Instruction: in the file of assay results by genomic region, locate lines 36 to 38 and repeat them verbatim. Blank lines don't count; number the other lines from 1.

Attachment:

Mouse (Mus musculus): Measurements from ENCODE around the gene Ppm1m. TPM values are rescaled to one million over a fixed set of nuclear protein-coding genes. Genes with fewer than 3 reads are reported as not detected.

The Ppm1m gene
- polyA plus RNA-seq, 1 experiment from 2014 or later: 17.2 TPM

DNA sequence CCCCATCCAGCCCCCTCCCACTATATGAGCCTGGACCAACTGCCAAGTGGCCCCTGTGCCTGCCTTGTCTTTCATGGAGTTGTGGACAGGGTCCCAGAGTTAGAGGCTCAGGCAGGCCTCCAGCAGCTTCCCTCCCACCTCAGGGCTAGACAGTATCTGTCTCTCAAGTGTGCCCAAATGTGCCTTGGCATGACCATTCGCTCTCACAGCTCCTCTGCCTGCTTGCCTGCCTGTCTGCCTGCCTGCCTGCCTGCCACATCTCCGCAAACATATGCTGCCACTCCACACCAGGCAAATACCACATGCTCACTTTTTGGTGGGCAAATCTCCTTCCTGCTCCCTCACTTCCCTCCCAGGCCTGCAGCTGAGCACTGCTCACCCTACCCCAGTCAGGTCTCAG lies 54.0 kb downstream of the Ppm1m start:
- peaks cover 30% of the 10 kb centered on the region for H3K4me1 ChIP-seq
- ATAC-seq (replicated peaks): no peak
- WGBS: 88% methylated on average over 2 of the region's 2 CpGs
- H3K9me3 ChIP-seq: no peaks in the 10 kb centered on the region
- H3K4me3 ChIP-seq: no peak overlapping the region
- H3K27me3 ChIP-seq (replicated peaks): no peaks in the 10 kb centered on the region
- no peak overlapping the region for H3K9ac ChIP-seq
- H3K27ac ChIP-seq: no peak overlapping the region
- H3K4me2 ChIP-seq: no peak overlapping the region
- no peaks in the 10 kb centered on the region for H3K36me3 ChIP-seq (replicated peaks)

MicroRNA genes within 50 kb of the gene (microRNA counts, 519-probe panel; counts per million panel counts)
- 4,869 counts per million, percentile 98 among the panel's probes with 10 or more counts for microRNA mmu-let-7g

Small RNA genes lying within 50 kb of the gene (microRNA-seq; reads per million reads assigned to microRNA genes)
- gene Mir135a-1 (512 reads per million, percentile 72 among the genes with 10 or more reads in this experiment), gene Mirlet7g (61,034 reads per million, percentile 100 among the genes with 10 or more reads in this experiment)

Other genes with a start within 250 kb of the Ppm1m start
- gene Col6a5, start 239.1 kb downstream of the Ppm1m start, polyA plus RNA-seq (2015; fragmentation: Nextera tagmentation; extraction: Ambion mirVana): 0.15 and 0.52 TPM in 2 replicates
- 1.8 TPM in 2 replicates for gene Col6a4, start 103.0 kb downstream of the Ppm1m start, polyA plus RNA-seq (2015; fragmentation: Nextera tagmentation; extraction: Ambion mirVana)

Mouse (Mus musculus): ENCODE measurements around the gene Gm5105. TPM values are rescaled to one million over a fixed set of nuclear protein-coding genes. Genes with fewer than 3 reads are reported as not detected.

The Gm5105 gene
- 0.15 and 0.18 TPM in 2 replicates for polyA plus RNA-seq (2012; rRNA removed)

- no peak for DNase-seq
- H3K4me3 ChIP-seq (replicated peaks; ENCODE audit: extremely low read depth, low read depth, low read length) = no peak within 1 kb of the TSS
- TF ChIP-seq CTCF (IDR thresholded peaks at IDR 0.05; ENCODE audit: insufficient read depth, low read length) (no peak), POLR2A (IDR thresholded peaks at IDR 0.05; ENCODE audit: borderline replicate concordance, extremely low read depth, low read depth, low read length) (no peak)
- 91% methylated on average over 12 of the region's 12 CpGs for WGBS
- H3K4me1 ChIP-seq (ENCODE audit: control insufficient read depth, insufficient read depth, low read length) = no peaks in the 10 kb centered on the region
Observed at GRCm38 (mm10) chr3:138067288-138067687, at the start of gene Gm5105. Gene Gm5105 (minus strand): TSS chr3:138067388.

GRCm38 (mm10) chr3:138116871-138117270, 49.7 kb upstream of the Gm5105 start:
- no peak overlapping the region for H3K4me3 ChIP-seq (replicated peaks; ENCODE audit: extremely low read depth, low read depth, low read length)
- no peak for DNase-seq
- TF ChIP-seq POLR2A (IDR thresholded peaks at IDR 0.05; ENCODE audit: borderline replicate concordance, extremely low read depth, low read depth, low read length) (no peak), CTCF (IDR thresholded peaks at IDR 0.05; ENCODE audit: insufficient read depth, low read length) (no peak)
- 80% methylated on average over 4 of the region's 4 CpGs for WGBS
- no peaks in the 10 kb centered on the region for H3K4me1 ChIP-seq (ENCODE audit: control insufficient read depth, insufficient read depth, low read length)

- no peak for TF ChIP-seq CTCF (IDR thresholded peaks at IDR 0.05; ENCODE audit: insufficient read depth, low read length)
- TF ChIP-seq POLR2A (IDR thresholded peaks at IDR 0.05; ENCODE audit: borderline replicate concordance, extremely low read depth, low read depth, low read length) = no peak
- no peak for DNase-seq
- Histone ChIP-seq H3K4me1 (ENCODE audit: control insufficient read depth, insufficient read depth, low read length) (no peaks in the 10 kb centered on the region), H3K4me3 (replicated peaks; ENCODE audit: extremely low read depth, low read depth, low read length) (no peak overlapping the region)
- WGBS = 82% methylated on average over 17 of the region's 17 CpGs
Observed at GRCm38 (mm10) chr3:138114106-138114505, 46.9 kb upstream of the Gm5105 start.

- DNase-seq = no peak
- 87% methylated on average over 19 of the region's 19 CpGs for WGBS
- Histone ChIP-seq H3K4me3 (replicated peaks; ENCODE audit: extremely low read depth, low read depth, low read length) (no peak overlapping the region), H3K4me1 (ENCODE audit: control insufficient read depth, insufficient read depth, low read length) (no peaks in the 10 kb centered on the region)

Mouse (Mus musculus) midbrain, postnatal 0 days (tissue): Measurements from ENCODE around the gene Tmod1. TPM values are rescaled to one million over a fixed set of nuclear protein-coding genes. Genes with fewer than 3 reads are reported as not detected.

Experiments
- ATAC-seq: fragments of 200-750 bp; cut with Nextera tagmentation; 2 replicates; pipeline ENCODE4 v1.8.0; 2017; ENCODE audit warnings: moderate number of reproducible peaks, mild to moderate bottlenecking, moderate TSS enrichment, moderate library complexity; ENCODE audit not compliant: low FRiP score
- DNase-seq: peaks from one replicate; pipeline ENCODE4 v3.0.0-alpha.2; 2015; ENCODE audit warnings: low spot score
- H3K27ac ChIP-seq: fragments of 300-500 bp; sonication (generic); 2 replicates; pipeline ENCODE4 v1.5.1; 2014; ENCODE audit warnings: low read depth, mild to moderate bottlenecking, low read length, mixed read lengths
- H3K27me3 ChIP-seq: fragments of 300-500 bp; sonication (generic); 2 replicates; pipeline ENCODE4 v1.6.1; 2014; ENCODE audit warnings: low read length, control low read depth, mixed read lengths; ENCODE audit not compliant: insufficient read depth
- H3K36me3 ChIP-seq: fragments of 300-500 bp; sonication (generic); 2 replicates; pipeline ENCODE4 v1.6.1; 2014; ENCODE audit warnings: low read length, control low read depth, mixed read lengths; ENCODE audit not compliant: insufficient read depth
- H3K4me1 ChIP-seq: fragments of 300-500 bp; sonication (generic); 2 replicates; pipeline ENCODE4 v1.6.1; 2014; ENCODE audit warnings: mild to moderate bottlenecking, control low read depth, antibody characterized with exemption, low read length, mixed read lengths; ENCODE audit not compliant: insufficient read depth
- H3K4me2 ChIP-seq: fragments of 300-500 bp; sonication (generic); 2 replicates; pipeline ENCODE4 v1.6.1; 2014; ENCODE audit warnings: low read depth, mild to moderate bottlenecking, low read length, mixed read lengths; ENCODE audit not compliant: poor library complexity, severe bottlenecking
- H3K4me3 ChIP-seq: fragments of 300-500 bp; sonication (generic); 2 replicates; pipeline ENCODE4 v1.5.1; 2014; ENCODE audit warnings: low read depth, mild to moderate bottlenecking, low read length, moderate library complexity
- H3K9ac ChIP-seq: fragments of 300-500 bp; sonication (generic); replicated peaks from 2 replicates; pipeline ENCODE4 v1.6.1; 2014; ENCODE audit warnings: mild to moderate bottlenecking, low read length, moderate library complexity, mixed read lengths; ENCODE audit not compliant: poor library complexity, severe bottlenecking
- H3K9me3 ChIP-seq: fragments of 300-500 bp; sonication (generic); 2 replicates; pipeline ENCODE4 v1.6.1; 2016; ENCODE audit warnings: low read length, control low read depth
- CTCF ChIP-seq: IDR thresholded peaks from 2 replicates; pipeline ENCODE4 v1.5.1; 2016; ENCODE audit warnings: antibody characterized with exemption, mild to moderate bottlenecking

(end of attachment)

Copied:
- no peaks in the 10 kb centered on the region for H3K4me1 ChIP-seq (ENCODE audit: control insufficient read depth, insufficient read depth, low read length)

- no peak for TF ChIP-seq CTCF (IDR thresholded peaks at IDR 0.05; ENCODE audit: insufficient read depth, low read length)
- TF ChIP-seq POLR2A (IDR thresholded peaks at IDR 0.05; ENCODE audit: borderline replicate concordance, extremely low read depth, low read depth, low read length) = no peak